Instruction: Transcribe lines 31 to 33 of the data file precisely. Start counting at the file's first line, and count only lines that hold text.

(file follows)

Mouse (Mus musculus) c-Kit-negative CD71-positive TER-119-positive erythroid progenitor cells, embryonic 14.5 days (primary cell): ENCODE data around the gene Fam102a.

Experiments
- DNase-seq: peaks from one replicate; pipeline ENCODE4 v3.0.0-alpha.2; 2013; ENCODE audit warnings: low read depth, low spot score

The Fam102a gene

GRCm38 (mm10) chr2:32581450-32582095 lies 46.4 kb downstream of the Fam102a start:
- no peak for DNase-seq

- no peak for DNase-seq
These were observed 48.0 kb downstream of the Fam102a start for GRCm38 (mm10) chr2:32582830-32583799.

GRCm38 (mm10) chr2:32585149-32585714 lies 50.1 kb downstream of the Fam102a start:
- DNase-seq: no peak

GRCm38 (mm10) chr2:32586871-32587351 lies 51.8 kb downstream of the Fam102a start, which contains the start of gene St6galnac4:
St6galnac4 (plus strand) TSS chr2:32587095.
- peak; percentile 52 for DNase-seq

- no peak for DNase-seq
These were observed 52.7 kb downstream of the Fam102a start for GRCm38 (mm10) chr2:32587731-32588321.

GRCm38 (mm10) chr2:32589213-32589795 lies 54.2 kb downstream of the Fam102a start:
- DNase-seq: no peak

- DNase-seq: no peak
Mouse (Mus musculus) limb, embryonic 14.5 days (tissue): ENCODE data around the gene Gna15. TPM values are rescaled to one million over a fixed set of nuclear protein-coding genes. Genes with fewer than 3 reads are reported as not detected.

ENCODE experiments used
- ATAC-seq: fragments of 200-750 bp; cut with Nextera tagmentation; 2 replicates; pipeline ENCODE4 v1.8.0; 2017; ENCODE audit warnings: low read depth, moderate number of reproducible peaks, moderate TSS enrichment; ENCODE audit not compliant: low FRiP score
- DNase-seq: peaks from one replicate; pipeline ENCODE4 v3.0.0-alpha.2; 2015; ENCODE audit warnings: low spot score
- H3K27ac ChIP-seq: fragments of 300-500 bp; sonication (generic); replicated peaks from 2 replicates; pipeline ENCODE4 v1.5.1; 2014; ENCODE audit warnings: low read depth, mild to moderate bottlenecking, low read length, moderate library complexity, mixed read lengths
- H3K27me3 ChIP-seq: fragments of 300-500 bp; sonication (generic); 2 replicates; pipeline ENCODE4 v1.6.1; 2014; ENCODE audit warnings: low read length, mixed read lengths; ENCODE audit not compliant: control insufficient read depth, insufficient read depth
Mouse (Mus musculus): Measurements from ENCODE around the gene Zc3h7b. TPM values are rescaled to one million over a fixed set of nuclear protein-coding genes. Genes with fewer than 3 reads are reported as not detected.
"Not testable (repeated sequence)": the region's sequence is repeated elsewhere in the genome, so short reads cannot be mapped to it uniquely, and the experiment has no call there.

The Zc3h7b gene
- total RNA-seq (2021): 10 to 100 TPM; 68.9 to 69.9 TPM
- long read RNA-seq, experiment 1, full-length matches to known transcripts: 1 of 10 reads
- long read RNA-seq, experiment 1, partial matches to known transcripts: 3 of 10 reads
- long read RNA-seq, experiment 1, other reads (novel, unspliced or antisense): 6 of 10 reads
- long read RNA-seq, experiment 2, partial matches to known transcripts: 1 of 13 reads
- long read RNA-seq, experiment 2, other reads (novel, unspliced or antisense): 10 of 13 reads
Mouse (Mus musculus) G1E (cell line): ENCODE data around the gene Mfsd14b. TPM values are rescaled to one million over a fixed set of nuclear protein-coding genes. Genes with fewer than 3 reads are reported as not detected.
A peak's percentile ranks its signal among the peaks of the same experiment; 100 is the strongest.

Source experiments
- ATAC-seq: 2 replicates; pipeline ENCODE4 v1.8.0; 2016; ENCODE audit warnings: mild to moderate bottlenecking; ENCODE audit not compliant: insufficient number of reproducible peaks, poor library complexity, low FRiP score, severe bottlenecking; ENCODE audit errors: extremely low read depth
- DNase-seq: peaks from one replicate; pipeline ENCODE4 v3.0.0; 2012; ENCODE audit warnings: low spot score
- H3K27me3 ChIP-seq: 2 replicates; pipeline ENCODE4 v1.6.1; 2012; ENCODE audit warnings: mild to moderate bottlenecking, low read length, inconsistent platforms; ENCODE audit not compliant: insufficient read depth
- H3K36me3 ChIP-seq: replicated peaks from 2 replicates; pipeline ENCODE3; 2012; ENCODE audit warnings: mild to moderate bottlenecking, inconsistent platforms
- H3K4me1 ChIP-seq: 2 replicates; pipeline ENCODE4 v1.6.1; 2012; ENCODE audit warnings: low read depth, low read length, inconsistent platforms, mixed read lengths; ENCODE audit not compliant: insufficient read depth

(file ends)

- long read RNA-seq, experiment 1, other reads (novel, unspliced or antisense): 6 of 10 reads
- long read RNA-seq, experiment 2, partial matches to known transcripts: 1 of 13 reads
- long read RNA-seq, experiment 2, other reads (novel, unspliced or antisense): 10 of 13 reads